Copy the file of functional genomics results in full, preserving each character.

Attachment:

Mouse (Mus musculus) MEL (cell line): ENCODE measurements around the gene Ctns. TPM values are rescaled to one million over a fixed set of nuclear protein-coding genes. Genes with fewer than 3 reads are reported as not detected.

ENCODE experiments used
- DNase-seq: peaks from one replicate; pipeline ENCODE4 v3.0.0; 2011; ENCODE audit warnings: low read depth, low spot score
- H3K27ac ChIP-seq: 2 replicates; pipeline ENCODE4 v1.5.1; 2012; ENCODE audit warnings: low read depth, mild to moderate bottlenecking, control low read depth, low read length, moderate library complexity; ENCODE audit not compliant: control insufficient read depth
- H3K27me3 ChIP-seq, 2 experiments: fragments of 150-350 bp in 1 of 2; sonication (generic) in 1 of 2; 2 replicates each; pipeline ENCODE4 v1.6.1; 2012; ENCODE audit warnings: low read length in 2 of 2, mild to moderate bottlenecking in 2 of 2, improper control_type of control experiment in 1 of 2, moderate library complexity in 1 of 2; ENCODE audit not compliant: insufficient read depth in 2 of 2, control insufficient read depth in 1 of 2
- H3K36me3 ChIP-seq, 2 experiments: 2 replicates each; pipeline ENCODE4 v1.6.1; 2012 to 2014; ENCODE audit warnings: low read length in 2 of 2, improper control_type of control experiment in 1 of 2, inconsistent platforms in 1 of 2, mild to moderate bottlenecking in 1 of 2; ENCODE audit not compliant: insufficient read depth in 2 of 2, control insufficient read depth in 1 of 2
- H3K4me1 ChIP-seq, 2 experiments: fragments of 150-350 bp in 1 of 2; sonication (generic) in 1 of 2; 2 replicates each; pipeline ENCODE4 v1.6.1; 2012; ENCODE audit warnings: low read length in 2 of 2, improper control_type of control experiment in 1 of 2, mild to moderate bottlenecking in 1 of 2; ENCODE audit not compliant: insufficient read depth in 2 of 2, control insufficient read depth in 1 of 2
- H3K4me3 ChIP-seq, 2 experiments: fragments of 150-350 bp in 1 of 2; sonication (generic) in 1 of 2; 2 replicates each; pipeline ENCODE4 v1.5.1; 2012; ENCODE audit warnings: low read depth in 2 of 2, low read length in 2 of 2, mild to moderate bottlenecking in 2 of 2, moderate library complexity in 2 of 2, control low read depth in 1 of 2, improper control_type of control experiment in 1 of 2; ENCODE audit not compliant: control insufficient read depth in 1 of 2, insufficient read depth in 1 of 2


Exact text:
Mouse (Mus musculus) MEL (cell line): ENCODE measurements around the gene Ctns. TPM values are rescaled to one million over a fixed set of nuclear protein-coding genes. Genes with fewer than 3 reads are reported as not detected.

ENCODE experiments used
- DNase-seq: peaks from one replicate; pipeline ENCODE4 v3.0.0; 2011; ENCODE audit warnings: low read depth, low spot score
- H3K27ac ChIP-seq: 2 replicates; pipeline ENCODE4 v1.5.1; 2012; ENCODE audit warnings: low read depth, mild to moderate bottlenecking, control low read depth, low read length, moderate library complexity; ENCODE audit not compliant: control insufficient read depth
- H3K27me3 ChIP-seq, 2 experiments: fragments of 150-350 bp in 1 of 2; sonication (generic) in 1 of 2; 2 replicates each; pipeline ENCODE4 v1.6.1; 2012; ENCODE audit warnings: low read length in 2 of 2, mild to moderate bottlenecking in 2 of 2, improper control_type of control experiment in 1 of 2, moderate library complexity in 1 of 2; ENCODE audit not compliant: insufficient read depth in 2 of 2, control insufficient read depth in 1 of 2
- H3K36me3 ChIP-seq, 2 experiments: 2 replicates each; pipeline ENCODE4 v1.6.1; 2012 to 2014; ENCODE audit warnings: low read length in 2 of 2, improper control_type of control experiment in 1 of 2, inconsistent platforms in 1 of 2, mild to moderate bottlenecking in 1 of 2; ENCODE audit not compliant: insufficient read depth in 2 of 2, control insufficient read depth in 1 of 2
- H3K4me1 ChIP-seq, 2 experiments: fragments of 150-350 bp in 1 of 2; sonication (generic) in 1 of 2; 2 replicates each; pipeline ENCODE4 v1.6.1; 2012; ENCODE audit warnings: low read length in 2 of 2, improper control_type of control experiment in 1 of 2, mild to moderate bottlenecking in 1 of 2; ENCODE audit not compliant: insufficient read depth in 2 of 2, control insufficient read depth in 1 of 2
- H3K4me3 ChIP-seq, 2 experiments: fragments of 150-350 bp in 1 of 2; sonication (generic) in 1 of 2; 2 replicates each; pipeline ENCODE4 v1.5.1; 2012; ENCODE audit warnings: low read depth in 2 of 2, low read length in 2 of 2, mild to moderate bottlenecking in 2 of 2, moderate library complexity in 2 of 2, control low read depth in 1 of 2, improper control_type of control experiment in 1 of 2; ENCODE audit not compliant: control insufficient read depth in 1 of 2, insufficient read depth in 1 of 2